Monday, April 18, 2011

Patricia Churchland's science of morality

> It all began with a very adorable vole...

I've got a new post up at Rationally Speaking about what neuroscience can tell us about morality. I'll have more to say when I make it to the final chapter of Churchland's book (where she talks about religion). Here's the beginning:
A few weeks ago I went to a talk by philosopher-turned-neuroscientist Patricia Churchland about her new book Braintrust. The talk begins with the moderator turning to a packed audience in Columbia’s Havemeyer Hall and asking quite pointedly: “With a show of hands, can science tell us right from wrong?” 
Only about four hands go up. 
“All right,” he says, beckoning Churchland to the stage, “let’s see what you all think afterwards.” 
Presumably Churchland is about to change a few hundred minds on the science of morality. But as she proceeds through her lecture, it becomes increasingly clear that even she wouldn’t answer the moderator’s question wholeheartedly in the affirmative. She is providing the “yes” to another question, something more like “Can science tell us about right and wrong?” While the question is slightly less interesting (because it seems so obvious) her answer is fascinating.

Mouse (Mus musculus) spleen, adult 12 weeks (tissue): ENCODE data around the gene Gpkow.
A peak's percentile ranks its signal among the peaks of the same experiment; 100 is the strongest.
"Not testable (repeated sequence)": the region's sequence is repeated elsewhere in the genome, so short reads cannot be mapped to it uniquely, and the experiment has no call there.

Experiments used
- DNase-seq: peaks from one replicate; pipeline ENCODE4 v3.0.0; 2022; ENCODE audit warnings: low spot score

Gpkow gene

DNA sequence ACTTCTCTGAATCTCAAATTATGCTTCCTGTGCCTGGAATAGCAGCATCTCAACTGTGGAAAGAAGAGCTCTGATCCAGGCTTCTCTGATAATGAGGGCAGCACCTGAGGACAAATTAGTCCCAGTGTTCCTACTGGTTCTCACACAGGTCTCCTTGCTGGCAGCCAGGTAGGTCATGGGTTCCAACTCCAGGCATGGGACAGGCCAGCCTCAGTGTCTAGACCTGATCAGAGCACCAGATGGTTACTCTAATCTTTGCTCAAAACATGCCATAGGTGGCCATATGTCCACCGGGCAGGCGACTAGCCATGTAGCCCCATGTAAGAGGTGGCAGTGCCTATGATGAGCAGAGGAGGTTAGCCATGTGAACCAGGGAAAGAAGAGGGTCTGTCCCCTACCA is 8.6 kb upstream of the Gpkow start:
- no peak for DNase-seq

It all begins with me. Ok, not me, but the self. Each one of us is equipped with a neural circuitry that ensures our own self-caring and well-being — values in the most fundamental sense. As Churchland likes to say “we’re all born with systems that are very deep in the values business.” Neurons in the brainstem and hypothalamus monitor the inner state of our bodies to keep us alive; they also cause us to run from predators or eat when we’re hungry. Without these life-relevant feelings we wouldn't survive very long, let alone reproduce. 
The next step is to move from self-caring to other-caring. In mammals, this shift occurs not by some radical new engineering plan, but by slight adjustments to the neural mechanisms that are already in place. Modifications to the emotional, endocrine, stress and reward/punishment systems motivate new values, namely, the well-being of certain others. It’s as if the “golden circle of me” expands to include offspring, mates, friends and eventually even strangers.
The rest of the post is here.

Image: manual crank, flickr. com 

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